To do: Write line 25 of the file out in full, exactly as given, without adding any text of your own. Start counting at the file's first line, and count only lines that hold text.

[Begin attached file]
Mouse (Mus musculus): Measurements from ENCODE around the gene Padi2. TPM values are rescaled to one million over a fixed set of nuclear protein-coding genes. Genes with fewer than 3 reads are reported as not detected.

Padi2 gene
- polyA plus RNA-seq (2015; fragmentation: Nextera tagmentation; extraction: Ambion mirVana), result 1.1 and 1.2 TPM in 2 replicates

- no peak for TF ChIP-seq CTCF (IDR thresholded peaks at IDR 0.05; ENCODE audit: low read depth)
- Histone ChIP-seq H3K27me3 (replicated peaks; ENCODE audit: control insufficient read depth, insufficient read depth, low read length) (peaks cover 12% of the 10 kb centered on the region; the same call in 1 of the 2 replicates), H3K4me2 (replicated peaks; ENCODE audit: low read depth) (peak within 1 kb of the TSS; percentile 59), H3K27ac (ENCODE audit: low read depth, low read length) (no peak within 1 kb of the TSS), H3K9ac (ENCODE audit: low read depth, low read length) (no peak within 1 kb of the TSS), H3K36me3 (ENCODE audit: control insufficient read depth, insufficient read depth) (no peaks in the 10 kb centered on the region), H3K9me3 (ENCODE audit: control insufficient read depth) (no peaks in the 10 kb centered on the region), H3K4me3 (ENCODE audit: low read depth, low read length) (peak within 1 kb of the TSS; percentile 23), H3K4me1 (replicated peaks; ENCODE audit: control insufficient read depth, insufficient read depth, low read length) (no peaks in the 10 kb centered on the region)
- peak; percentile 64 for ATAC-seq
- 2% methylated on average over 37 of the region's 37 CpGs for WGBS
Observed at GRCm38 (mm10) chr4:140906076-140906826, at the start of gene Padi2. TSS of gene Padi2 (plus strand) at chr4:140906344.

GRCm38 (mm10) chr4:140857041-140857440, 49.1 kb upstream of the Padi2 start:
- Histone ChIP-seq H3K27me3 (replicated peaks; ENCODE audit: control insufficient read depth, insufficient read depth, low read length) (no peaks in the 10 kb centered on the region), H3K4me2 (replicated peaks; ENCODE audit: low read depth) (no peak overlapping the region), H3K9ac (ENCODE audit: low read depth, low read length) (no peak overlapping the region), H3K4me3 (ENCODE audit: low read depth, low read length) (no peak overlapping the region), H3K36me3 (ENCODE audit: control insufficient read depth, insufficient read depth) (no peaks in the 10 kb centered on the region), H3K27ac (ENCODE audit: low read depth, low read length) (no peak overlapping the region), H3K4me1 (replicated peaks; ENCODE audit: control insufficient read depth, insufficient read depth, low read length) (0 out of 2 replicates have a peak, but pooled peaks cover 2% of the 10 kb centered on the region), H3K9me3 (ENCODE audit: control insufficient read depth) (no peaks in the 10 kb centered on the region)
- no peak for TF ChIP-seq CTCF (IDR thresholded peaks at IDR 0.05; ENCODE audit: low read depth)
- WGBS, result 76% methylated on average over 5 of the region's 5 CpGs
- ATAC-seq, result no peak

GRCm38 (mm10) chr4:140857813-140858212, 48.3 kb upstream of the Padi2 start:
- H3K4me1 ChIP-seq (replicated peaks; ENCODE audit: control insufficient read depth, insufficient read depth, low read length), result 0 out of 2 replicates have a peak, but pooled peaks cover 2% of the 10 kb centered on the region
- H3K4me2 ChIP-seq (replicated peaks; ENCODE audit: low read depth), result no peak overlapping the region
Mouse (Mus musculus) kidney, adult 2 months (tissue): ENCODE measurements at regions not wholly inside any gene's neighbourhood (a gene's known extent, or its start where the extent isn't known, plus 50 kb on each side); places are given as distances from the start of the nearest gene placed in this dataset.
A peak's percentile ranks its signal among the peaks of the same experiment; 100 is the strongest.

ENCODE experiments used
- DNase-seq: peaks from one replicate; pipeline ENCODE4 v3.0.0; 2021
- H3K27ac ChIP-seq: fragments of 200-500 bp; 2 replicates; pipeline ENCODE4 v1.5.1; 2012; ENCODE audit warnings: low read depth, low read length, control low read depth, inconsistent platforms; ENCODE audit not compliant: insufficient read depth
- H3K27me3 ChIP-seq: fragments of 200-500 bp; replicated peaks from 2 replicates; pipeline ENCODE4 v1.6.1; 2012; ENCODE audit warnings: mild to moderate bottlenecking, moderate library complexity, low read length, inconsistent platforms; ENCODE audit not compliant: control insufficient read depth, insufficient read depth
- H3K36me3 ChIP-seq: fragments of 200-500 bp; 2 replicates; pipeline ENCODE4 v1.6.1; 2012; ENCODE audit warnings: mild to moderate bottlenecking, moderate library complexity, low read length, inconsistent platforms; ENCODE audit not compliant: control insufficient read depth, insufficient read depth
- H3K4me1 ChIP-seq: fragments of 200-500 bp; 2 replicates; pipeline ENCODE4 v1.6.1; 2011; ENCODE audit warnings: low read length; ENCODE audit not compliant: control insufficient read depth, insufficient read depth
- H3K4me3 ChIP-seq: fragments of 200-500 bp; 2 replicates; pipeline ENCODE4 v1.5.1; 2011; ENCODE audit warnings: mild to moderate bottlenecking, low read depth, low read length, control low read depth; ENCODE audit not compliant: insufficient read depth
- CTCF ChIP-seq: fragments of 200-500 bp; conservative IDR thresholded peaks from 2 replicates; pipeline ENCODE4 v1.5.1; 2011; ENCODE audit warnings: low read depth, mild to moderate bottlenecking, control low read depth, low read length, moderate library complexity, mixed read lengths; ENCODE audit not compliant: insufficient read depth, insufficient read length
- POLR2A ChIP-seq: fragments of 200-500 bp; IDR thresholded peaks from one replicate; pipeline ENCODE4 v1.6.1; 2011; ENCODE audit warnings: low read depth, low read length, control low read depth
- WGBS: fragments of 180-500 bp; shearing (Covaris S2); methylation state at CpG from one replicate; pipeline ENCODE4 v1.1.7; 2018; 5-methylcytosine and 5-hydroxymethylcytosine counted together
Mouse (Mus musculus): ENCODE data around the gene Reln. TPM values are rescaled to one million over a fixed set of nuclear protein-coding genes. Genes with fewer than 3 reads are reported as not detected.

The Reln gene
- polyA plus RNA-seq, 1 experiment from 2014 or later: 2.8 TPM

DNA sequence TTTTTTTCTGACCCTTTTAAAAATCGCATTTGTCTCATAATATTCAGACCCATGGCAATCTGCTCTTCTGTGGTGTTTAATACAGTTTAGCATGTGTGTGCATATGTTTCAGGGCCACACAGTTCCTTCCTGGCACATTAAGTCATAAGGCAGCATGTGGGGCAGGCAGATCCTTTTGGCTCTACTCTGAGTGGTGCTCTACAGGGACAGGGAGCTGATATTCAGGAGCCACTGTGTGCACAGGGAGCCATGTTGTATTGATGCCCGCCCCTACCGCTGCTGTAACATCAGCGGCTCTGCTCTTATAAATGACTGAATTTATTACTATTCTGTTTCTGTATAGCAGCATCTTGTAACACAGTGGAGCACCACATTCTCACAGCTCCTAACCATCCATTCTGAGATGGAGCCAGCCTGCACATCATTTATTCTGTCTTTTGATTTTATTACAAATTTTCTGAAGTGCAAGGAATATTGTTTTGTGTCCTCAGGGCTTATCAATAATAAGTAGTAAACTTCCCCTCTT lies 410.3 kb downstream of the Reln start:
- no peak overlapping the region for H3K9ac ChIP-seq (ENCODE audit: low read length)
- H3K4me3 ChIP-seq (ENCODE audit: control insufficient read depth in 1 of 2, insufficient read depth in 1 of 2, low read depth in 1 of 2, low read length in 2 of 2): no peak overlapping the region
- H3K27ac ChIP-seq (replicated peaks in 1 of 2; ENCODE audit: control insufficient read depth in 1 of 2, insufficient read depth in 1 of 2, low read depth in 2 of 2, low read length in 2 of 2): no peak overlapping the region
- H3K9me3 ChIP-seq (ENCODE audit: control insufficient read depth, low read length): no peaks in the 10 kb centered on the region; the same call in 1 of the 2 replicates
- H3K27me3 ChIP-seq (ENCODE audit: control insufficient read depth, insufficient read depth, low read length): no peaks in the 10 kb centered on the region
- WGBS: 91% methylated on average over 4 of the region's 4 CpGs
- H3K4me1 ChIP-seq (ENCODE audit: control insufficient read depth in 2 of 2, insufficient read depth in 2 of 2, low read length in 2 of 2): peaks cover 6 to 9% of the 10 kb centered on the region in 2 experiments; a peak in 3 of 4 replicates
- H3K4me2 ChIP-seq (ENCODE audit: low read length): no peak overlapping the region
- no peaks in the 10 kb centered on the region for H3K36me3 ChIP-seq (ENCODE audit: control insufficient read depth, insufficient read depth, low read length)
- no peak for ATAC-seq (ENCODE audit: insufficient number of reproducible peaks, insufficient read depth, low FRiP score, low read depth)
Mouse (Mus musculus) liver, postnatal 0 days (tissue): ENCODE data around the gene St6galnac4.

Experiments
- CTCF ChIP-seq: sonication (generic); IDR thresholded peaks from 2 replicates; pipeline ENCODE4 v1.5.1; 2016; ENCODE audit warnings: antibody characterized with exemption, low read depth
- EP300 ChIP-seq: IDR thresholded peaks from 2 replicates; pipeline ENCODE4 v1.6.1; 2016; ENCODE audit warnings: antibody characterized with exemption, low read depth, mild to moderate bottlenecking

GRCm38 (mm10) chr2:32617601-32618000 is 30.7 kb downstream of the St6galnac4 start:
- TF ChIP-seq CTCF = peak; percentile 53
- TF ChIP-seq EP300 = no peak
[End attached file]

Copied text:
- H3K4me3 ChIP-seq: fragments of 200-500 bp; 2 replicates; pipeline ENCODE4 v1.5.1; 2011; ENCODE audit warnings: mild to moderate bottlenecking, low read depth, low read length, control low read depth; ENCODE audit not compliant: insufficient read depth